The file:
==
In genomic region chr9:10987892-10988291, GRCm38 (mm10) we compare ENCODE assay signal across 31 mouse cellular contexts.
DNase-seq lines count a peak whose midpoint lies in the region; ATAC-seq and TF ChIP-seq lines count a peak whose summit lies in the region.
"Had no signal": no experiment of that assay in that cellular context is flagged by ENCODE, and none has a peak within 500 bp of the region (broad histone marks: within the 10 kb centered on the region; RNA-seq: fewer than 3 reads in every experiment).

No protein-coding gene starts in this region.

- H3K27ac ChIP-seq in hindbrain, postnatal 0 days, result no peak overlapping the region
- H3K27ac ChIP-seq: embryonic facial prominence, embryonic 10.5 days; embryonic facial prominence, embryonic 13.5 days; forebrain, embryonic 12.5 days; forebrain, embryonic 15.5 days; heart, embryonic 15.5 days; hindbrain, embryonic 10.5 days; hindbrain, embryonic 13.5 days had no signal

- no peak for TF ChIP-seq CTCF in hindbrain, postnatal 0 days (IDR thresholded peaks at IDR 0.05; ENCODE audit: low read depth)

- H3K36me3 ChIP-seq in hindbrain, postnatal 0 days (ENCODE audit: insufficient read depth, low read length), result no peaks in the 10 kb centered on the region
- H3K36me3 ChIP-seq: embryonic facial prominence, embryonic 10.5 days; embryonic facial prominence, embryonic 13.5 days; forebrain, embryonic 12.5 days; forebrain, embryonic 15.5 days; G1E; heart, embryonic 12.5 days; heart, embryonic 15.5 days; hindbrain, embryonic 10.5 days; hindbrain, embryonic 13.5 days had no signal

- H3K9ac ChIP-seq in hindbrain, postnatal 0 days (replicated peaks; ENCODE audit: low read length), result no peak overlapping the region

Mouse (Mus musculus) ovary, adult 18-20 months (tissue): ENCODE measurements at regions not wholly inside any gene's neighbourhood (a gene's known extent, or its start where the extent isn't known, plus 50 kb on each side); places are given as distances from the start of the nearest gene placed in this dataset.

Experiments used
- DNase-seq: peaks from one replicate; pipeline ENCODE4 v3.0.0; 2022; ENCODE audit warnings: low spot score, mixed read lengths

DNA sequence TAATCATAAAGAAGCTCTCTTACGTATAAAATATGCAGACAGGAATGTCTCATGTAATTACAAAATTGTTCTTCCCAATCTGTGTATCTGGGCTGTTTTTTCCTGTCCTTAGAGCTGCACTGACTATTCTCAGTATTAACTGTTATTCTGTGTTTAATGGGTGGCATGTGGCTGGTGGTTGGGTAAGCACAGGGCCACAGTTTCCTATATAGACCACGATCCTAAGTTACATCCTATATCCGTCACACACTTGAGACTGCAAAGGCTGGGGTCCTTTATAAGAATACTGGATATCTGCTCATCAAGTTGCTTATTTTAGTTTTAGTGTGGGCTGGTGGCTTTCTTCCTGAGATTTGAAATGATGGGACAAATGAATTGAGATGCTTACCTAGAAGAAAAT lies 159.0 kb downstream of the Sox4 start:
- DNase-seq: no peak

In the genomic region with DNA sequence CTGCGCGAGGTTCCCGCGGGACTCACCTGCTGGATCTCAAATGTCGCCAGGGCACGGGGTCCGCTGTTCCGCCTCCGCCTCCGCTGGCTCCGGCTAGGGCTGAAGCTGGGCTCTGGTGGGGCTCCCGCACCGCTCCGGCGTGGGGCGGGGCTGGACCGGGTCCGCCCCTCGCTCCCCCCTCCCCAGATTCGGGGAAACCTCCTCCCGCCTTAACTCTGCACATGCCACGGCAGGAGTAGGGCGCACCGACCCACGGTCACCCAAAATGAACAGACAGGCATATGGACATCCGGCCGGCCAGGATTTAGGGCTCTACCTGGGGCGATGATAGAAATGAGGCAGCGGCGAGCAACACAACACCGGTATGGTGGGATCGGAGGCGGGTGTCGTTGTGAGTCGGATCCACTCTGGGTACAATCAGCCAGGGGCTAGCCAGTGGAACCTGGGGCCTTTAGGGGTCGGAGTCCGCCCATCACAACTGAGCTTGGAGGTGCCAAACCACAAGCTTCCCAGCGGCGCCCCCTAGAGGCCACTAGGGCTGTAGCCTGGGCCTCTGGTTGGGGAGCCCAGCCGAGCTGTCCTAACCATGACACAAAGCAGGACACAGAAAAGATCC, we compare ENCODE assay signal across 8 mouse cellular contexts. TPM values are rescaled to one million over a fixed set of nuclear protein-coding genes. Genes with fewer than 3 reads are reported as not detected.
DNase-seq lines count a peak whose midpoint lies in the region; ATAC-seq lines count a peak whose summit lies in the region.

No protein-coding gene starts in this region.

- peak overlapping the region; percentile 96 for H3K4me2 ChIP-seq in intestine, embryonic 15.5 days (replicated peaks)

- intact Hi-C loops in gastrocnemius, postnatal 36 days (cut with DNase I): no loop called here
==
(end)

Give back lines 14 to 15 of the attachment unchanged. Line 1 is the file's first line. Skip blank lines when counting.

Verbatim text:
DNA sequence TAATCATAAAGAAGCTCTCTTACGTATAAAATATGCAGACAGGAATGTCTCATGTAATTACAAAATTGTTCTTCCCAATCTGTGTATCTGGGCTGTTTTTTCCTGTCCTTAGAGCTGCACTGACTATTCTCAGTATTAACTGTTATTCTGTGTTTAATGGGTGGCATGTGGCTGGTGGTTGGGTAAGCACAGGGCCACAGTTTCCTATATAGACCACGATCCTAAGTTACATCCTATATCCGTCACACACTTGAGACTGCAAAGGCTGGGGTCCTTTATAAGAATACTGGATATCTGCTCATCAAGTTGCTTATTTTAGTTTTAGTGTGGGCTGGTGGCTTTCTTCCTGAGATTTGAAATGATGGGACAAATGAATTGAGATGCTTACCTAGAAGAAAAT lies 159.0 kb downstream of the Sox4 start:
- DNase-seq: no peak